Title: Apparently you can’t win ’em all: 15 notes from the end of the Raptors’ 15-game winning streak
Date: February 12, 2020
Original Source: The Athletic
Synopsis: In my latest for The Athletic Toronto, I wrote about the end of the Raptors franchise-record 15-game winning streak.
It takes a certain amount of time for a streak to become meaningful enough that the end of said streak carries meaning.
It wasn’t until WrestleMania 21, when The Undertaker was 12-0 at The Showcase of the Immortals, that his undefeated streak became the stuff of storyline legend. It was years later when Brock Lesnar offered one of the rare modern-day upsets in the scripted sports world, breaking the streak at 21. Without the slow build of the streak — first quietly, to even establish that it mattered, and then as a meaningful plot point — its end would be meaningless.
It was around the eight-game mark that the Toronto Raptors’ win streak came into focus. The franchise record stood at 11, the record for the entire country (depending on where you draw an inconsistent, arbitrary line) at 14. As they approached the record, it became a talking point, first through the lens of the Raptors’ dismissal of the storyline as important, and later with the concession that it was helping drive the team’s resolve through an otherwise lower-intensity part of the schedule. As it reached 15 on Monday, people began to look ahead — to a streak holding at the All-Star break, to a streak extending to a marquee meeting with the Milwaukee Bucks on Feb. 25 and possibly beyond.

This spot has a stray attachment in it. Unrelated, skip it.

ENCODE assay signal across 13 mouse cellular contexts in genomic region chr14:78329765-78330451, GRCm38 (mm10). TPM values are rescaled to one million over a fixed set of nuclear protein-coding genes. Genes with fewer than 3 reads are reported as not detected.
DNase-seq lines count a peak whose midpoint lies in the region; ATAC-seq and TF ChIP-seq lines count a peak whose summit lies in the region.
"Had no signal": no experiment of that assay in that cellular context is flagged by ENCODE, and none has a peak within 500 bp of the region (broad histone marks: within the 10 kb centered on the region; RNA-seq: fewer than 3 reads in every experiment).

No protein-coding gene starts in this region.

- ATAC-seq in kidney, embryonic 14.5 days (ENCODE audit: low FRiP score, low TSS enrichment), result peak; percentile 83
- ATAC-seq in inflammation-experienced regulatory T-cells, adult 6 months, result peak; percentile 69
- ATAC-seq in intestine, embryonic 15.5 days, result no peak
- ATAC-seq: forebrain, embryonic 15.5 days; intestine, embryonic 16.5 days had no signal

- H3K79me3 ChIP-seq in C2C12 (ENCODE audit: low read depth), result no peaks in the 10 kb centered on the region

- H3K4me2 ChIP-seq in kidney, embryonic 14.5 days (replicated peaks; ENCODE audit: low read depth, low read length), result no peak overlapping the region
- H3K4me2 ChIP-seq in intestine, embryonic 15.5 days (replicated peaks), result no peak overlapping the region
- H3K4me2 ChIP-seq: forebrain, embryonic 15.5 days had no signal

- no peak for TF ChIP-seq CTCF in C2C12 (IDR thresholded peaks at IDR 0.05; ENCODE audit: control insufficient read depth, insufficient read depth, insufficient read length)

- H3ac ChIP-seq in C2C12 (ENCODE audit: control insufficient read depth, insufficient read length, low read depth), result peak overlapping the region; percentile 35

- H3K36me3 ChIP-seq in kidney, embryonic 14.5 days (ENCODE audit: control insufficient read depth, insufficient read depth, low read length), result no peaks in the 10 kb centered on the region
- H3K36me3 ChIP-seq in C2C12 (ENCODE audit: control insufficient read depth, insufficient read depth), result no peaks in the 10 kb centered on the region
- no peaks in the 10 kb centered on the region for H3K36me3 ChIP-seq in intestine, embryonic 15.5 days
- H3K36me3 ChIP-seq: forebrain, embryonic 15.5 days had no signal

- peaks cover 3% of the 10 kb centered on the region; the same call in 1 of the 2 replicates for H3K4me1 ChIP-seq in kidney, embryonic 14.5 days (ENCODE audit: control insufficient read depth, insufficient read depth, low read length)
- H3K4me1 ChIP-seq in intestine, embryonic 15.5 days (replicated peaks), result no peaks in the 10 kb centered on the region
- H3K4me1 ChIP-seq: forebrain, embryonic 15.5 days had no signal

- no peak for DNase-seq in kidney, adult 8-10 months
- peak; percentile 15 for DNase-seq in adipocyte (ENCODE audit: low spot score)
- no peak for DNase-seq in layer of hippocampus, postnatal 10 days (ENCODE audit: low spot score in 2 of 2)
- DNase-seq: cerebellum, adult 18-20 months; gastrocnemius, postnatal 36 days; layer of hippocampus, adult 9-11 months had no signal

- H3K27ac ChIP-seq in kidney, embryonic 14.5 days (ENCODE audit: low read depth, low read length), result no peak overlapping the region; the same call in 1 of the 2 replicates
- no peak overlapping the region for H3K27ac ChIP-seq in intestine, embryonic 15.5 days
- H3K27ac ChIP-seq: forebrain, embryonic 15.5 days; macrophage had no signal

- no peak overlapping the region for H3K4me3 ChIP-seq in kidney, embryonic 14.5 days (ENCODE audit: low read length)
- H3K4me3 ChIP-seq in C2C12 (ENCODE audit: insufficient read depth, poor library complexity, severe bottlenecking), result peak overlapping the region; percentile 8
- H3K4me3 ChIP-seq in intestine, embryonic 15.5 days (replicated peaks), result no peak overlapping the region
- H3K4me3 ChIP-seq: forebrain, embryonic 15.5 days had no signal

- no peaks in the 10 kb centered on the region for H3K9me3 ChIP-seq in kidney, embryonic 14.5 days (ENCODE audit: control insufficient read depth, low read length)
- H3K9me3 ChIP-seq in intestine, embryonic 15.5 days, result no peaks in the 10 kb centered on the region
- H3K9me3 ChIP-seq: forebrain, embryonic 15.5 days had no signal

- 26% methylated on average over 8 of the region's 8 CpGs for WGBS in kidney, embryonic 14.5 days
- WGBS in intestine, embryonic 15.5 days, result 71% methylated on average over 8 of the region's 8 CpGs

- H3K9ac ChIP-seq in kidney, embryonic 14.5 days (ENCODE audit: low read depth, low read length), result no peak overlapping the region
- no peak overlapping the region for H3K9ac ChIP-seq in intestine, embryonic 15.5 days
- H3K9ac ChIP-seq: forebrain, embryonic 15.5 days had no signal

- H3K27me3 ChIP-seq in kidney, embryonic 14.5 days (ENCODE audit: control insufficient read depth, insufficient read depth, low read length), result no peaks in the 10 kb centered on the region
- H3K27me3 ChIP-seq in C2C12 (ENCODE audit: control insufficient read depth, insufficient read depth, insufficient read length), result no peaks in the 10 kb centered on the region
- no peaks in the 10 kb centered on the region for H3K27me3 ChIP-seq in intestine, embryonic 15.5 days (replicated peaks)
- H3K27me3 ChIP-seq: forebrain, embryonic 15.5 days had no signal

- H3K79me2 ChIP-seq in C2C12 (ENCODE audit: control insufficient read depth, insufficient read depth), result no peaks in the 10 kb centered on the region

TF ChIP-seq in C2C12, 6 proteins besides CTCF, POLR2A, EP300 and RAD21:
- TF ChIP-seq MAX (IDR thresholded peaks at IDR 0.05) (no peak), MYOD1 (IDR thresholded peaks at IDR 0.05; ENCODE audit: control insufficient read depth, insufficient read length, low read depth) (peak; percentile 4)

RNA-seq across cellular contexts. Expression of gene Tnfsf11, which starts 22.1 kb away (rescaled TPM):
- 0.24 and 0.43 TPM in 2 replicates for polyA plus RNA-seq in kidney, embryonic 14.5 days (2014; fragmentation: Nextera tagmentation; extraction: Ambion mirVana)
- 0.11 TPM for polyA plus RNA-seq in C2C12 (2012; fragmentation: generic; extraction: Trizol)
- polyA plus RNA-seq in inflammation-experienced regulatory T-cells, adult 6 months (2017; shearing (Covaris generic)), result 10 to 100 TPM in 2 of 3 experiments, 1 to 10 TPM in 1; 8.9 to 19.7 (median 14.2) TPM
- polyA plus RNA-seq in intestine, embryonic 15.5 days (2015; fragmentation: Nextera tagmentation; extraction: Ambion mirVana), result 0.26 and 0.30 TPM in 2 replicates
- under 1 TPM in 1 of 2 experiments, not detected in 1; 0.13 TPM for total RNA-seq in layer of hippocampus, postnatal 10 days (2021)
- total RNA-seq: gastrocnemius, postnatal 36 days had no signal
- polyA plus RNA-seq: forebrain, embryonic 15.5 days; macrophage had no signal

Throughout the streak, the Raptors won several games they had little business winning. They were favorites in 13 of 15, sure, but they were also often injured, engaging in a schedule light on elite competition yet heavy on travel. They got down big and came back. They got up big and held on. Players stepped up in a meaningful fashion each night, raising the level of play as the team around them required. It seemed as if the number of obstacles that would have to get in Toronto’s way to add a loss to its ledger was beyond imagination, or at least beyond imagination outside of Wisconsin.